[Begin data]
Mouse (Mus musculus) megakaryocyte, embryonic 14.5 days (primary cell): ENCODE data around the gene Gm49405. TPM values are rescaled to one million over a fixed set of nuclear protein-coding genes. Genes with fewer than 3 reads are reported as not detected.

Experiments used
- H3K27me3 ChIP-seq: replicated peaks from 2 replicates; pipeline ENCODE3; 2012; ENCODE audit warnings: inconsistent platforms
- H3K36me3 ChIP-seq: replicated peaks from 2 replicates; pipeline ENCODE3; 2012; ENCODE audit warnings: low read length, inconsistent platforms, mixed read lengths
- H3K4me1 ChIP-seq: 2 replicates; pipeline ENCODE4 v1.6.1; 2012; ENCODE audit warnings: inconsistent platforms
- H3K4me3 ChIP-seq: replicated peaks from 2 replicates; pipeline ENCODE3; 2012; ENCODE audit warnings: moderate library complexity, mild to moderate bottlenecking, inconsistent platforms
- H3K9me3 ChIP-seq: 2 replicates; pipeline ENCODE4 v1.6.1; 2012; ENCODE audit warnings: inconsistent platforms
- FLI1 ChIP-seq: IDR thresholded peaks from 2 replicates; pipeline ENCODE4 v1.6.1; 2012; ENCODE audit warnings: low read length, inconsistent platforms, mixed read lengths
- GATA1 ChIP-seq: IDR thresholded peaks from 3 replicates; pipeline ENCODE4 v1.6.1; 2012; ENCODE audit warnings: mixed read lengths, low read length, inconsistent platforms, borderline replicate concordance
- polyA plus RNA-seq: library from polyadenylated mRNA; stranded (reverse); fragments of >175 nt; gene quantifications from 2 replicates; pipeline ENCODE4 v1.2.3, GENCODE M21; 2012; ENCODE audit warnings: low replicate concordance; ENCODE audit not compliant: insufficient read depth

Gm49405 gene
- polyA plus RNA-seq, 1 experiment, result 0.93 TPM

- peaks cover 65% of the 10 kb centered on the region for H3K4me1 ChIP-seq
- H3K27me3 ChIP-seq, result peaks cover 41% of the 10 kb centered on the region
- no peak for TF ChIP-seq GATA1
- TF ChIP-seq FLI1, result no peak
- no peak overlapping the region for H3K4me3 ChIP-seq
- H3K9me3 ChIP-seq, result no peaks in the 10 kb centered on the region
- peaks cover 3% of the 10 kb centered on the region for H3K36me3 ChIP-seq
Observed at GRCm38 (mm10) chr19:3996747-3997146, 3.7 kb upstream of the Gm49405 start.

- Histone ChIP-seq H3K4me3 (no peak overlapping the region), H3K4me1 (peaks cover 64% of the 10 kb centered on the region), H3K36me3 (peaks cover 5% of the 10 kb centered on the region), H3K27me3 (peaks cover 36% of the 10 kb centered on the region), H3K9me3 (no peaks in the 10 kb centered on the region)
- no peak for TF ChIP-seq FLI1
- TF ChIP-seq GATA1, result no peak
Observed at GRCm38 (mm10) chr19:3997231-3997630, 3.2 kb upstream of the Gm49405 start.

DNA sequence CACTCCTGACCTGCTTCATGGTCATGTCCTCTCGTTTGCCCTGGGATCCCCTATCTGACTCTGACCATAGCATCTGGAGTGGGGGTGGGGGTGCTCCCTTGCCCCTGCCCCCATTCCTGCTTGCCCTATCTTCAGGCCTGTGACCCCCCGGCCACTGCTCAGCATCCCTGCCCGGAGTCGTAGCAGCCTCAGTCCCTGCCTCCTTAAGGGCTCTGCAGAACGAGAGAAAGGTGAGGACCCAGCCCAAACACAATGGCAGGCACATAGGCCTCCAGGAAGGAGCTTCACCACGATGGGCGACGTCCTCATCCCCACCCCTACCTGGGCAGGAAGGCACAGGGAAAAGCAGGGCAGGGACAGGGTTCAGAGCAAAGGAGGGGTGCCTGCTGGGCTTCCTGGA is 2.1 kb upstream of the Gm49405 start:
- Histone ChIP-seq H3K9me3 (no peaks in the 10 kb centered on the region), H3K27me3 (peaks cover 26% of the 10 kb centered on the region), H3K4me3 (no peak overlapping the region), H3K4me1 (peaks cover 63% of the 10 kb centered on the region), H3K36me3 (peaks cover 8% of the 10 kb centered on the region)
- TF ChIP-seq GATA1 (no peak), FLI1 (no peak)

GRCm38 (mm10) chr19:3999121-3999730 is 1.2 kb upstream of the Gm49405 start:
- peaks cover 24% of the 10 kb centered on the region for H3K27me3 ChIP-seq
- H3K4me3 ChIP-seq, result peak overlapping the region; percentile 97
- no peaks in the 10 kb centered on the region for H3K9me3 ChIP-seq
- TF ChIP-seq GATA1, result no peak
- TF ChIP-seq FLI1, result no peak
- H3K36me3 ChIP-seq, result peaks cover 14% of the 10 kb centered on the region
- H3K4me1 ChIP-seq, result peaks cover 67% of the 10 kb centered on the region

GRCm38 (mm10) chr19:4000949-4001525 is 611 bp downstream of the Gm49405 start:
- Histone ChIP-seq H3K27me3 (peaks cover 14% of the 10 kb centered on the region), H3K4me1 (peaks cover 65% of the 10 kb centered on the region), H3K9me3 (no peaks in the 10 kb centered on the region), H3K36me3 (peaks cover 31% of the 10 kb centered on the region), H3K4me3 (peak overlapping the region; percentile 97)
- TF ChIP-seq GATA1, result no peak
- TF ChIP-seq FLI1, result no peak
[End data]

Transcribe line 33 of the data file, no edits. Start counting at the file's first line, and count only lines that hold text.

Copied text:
- TF ChIP-seq FLI1, result no peak